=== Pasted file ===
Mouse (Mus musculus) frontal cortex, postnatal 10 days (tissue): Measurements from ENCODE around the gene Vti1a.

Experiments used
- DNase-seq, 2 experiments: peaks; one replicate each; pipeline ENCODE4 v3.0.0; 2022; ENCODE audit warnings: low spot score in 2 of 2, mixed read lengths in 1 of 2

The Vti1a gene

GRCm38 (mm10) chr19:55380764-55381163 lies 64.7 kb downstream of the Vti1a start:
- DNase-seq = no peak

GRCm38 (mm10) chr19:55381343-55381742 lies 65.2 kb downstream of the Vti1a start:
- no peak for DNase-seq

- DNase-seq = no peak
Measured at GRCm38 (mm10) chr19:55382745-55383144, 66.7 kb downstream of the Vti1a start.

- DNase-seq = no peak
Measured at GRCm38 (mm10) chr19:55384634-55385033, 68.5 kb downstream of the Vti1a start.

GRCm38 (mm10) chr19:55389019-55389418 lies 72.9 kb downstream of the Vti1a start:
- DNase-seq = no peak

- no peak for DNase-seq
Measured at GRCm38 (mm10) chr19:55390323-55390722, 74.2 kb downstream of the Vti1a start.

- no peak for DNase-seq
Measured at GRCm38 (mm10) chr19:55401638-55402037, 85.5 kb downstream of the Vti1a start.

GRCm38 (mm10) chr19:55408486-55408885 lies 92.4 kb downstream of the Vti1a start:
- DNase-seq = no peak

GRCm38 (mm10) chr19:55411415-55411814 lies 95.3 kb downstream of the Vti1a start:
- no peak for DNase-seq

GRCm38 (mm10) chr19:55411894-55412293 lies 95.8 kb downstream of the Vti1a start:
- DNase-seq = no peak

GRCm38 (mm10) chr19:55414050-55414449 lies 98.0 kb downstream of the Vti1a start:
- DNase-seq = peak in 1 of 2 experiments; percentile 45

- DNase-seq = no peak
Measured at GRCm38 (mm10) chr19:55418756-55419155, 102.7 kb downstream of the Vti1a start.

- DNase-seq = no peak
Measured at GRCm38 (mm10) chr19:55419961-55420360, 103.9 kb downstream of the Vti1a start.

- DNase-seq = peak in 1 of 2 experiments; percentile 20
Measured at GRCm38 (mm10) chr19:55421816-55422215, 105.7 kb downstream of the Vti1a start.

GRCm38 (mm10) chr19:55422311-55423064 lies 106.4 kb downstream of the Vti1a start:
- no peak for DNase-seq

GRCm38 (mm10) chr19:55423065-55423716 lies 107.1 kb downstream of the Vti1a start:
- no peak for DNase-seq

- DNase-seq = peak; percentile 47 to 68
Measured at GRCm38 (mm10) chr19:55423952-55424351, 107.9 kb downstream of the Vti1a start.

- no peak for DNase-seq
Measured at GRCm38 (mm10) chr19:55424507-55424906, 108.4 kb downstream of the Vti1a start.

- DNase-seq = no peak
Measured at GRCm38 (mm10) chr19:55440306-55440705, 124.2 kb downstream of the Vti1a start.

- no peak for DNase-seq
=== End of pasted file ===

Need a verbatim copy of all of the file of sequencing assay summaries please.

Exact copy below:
Mouse (Mus musculus) frontal cortex, postnatal 10 days (tissue): Measurements from ENCODE around the gene Vti1a.

Experiments used
- DNase-seq, 2 experiments: peaks; one replicate each; pipeline ENCODE4 v3.0.0; 2022; ENCODE audit warnings: low spot score in 2 of 2, mixed read lengths in 1 of 2

The Vti1a gene

GRCm38 (mm10) chr19:55380764-55381163 lies 64.7 kb downstream of the Vti1a start:
- DNase-seq = no peak

GRCm38 (mm10) chr19:55381343-55381742 lies 65.2 kb downstream of the Vti1a start:
- no peak for DNase-seq

- DNase-seq = no peak
Measured at GRCm38 (mm10) chr19:55382745-55383144, 66.7 kb downstream of the Vti1a start.

- DNase-seq = no peak
Measured at GRCm38 (mm10) chr19:55384634-55385033, 68.5 kb downstream of the Vti1a start.

GRCm38 (mm10) chr19:55389019-55389418 lies 72.9 kb downstream of the Vti1a start:
- DNase-seq = no peak

- no peak for DNase-seq
Measured at GRCm38 (mm10) chr19:55390323-55390722, 74.2 kb downstream of the Vti1a start.

- no peak for DNase-seq
Measured at GRCm38 (mm10) chr19:55401638-55402037, 85.5 kb downstream of the Vti1a start.

GRCm38 (mm10) chr19:55408486-55408885 lies 92.4 kb downstream of the Vti1a start:
- DNase-seq = no peak

GRCm38 (mm10) chr19:55411415-55411814 lies 95.3 kb downstream of the Vti1a start:
- no peak for DNase-seq

GRCm38 (mm10) chr19:55411894-55412293 lies 95.8 kb downstream of the Vti1a start:
- DNase-seq = no peak

GRCm38 (mm10) chr19:55414050-55414449 lies 98.0 kb downstream of the Vti1a start:
- DNase-seq = peak in 1 of 2 experiments; percentile 45

- DNase-seq = no peak
Measured at GRCm38 (mm10) chr19:55418756-55419155, 102.7 kb downstream of the Vti1a start.

- DNase-seq = no peak
Measured at GRCm38 (mm10) chr19:55419961-55420360, 103.9 kb downstream of the Vti1a start.

- DNase-seq = peak in 1 of 2 experiments; percentile 20
Measured at GRCm38 (mm10) chr19:55421816-55422215, 105.7 kb downstream of the Vti1a start.

GRCm38 (mm10) chr19:55422311-55423064 lies 106.4 kb downstream of the Vti1a start:
- no peak for DNase-seq

GRCm38 (mm10) chr19:55423065-55423716 lies 107.1 kb downstream of the Vti1a start:
- no peak for DNase-seq

- DNase-seq = peak; percentile 47 to 68
Measured at GRCm38 (mm10) chr19:55423952-55424351, 107.9 kb downstream of the Vti1a start.

- no peak for DNase-seq
Measured at GRCm38 (mm10) chr19:55424507-55424906, 108.4 kb downstream of the Vti1a start.

- DNase-seq = no peak
Measured at GRCm38 (mm10) chr19:55440306-55440705, 124.2 kb downstream of the Vti1a start.

- no peak for DNase-seq